“Now, normally to create a user in Exchange, we might use the New-Mailbox or Enable-Mailbox cmdlets. But the process for Office 365 isn’t too difficult. The workflow is almost identical to Exchange because it’s just Exchange in a hosted environment. First, we add the needed modules. The first is the MSONLINE module, which we download from the Office 365 website.”

IMPORT-MODULE MSONLINE

“Next we provide the credentials to Windows PowerShell using Get-Credential and connect to the Office 365 web services. The UserPrincipalName or email address and password The Consultant left you are your credentials.”

$Cred=GET-CREDENTIAL
CONNECT-MSOLService -credential $Cred

“After this is done, we bring down the Exchange cmdlets using implicit remoting from the Office 365 server.”

$s = NEW-PSSESSION -ConfigurationName Microsoft.Exchange -ConnectionUri https://ps.outlook.com/powershell -Credential $Cred -Authentication Basic -AllowRedirection
$importresults=import-pssession $s

The IT team begins to breathe more clearly. They are not locked out and this is scriptable. Windows PowerShell and BATCHman have once again saved the day.

“After the cmdlets are installed, you’ll find that many of the abilities to add and remove distribution groups and memberships are identical to what you’re used to because it is just Exchange on the back end. To create a user, however, is slightly different. We must use the following cmdlet.”

NEW-MSOLUSER

“So all you’ll need to do to create users is use the previously cached credentials you stored in the $CRED variable and run the cmdlet like so. This is presuming an email address of evilconsultant@contoso.com, the first name of ‘Evil,’ and the last name of ‘Consultant.’”

NEW-MSOLUSER –userprincipalname ‘evilconsultant@contoso.com -DisplayName 'Evil Consultant' –Firstname ‘Evil’ –Lastname ‘Consultant’

“But BATCHman! Creating users is fine, but what do we do to delete them?! Usually that is coming down the line quicker than creating a user! We need to ensure that when our payroll application disables the staff member, it can still run our existing Windows PowerShell module!”

BATCHman smiled. “I concur that’s just as important, but never fear, Windows PowerShell is here!”

They pause as BATCHman quickly types.

REMOVE-MSOLUSER –userprincipalname ‘evilconsultant@contoso.com’

“There is also a web-based interface at office365.com to allow a richer interface to manage the accounts in the system. You’ll also find a plethora of online resources to aid in managing the system.”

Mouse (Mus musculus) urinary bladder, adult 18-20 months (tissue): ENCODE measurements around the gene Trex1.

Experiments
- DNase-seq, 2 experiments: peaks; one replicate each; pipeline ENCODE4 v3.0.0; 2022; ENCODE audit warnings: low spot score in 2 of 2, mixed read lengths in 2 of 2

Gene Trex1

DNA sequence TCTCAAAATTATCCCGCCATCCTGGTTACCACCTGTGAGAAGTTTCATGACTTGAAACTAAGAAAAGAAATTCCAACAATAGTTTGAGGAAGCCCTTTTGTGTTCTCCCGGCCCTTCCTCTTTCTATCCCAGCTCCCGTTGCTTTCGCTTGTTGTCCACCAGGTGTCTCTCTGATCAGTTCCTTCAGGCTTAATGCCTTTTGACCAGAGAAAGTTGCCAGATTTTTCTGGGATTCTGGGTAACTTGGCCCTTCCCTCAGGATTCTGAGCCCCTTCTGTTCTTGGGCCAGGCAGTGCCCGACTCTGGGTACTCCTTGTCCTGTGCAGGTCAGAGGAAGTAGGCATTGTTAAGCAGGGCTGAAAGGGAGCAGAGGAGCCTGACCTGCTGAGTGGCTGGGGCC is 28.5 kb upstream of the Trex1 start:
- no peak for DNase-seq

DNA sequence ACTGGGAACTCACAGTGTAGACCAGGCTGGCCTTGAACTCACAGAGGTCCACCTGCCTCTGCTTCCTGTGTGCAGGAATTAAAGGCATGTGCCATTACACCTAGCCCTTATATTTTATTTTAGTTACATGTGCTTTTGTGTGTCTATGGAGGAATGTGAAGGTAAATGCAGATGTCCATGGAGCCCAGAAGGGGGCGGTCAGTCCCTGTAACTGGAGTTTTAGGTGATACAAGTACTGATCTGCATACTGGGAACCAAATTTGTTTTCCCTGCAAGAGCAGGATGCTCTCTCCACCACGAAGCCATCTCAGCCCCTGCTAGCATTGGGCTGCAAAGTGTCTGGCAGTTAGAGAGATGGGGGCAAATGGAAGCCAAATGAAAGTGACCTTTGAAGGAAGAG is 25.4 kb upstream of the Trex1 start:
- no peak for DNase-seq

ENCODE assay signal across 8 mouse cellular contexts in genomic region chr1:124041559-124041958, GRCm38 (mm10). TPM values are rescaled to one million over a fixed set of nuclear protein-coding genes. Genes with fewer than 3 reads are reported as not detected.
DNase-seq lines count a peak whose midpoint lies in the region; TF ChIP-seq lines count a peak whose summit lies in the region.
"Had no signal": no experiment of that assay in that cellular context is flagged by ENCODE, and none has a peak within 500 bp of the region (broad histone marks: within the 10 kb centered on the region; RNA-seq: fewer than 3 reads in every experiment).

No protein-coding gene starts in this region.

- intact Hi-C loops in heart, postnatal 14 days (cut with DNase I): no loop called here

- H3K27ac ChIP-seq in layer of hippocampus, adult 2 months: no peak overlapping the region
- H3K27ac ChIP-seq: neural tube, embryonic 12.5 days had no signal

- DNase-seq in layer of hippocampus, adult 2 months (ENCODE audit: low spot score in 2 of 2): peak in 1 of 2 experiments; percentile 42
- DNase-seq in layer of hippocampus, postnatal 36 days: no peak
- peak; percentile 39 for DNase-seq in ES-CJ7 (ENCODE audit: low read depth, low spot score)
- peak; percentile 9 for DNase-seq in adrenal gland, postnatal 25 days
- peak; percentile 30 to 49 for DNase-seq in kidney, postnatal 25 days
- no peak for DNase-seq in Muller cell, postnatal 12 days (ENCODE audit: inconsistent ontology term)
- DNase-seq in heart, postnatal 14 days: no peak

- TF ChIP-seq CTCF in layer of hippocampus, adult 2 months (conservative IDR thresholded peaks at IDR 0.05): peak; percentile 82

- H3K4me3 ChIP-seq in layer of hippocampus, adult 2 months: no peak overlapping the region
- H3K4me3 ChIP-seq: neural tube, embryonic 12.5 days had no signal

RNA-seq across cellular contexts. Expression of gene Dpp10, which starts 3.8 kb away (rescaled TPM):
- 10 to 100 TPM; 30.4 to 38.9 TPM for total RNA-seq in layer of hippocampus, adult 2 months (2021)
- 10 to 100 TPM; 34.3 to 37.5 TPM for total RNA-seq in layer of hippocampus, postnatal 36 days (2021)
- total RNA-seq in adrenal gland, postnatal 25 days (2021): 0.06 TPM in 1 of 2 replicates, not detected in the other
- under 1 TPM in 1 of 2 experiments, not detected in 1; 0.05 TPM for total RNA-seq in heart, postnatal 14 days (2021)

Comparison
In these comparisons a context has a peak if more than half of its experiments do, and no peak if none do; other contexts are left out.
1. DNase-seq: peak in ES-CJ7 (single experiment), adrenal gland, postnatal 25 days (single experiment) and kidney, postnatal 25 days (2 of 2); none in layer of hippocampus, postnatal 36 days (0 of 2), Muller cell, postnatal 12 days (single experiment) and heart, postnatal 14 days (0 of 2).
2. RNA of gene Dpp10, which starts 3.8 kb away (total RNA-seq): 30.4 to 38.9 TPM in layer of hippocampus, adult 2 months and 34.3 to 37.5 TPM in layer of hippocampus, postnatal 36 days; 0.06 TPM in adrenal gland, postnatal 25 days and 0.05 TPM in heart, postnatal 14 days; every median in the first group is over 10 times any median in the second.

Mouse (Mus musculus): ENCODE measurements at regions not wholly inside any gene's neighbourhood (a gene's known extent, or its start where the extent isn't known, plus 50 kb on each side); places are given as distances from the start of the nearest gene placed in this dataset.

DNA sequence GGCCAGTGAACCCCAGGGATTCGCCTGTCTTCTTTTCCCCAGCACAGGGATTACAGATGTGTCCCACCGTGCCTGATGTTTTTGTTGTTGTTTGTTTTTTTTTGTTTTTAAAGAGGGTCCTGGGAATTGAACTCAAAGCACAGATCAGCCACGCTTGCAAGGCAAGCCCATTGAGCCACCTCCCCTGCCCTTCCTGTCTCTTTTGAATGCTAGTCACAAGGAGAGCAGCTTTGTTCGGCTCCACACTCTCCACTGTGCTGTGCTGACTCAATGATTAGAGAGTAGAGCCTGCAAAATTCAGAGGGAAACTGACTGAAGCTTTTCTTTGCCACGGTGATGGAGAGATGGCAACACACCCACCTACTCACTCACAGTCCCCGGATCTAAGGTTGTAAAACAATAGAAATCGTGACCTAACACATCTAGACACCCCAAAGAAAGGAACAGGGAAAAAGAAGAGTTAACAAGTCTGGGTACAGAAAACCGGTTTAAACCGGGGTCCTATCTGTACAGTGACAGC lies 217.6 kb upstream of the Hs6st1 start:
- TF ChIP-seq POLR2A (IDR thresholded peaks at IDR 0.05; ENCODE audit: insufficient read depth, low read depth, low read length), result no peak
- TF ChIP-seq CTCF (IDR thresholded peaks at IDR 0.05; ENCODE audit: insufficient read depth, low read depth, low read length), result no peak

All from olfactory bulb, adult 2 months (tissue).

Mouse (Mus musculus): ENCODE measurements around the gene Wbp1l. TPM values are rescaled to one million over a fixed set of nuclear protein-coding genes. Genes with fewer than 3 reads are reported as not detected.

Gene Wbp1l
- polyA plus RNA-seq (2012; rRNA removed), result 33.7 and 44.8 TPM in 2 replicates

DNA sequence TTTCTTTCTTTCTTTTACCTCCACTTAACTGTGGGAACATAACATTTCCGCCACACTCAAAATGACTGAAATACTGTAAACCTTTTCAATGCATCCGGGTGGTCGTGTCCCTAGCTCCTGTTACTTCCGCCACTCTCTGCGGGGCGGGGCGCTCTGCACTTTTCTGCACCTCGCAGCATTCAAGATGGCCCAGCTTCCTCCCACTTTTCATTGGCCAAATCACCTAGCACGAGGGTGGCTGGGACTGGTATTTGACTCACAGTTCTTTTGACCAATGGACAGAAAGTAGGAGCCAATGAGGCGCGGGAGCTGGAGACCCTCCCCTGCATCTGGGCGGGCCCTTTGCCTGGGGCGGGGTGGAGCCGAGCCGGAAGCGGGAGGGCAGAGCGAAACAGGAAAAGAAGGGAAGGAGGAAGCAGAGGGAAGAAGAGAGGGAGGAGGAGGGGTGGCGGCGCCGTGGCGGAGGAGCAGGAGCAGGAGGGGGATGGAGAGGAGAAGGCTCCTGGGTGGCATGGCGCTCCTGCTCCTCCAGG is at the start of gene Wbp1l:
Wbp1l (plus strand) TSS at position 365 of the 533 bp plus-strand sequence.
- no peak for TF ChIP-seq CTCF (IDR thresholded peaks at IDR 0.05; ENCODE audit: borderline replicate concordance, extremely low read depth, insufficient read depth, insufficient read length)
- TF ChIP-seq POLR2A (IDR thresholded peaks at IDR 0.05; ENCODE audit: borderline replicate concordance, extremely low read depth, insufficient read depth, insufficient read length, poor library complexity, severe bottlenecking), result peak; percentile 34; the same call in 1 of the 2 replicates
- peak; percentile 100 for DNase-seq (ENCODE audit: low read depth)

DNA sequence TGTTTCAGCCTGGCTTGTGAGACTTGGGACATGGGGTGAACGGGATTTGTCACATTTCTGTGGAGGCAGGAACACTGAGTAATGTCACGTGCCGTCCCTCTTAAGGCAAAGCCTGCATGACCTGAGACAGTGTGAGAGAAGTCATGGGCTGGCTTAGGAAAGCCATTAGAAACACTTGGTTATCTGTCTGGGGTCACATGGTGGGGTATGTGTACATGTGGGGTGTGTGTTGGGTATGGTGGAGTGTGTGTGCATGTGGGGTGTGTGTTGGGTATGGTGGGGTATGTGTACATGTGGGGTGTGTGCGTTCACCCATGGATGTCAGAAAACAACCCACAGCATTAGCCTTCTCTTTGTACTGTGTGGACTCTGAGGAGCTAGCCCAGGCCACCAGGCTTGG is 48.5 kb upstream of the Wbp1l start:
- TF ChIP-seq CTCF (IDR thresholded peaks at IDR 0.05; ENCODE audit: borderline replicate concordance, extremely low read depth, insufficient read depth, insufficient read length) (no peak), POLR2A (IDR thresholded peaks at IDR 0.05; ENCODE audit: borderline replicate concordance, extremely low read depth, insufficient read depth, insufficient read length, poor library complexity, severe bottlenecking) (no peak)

The IT team breathes a sigh of relief. Although The Consultant changed their back end on them, automation is still here to aid them. Being in the cloud did not mean being left alone on the ground, thanks to Windows PowerShell.

“By the way, if you have the card of that particular villain, I’d like to pass it along to the Better Business Bureau.”

 

Thanks Sean for this episode of BATCHman. Join us tomorrow for another exciting episode of BATCHman—Episode 9!

I invite you to follow me on Twitter and Facebook. If you have any questions, send email to me at scripter@microsoft.com, or post your questions on the Official Scripting Guys Forum. See you tomorrow. Until then, peace.

Ed Wilson, Microsoft Scripting Guy

 

 

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  • <p>Nice. &nbsp;Hopefully more useful Powershell Office365 cmdlets will be forthcoming because right now it&#39;s a little lean and disappointing.</p>

  • <p>Hi, this blog is really instructive. I would like to know more about this.</p> <p>&lt;a href=&quot;<a rel="nofollow" target="_new" href="http://www.lamercanti.com/tag/business-chairs/&quot;&gt;business">www.lamercanti.com/.../&quot;&gt;business</a> chairs&lt;/a&gt;</p>

  • <p>Very entertaining! Great way to keep people interested while being informative.</p>

  • <p>Hi,</p> <p>I am trying to change the Display name for some users on Office 365 for education with no success, any help will be appreciated;</p> <p>My environment is:</p> <p>Office 365 for Education</p> <p>We are using FIM/ADFS/FIM portal for password registration/changes</p> <p>I tried both powershell and FIM.</p> <p>Thanks,</p> <p>A.</p>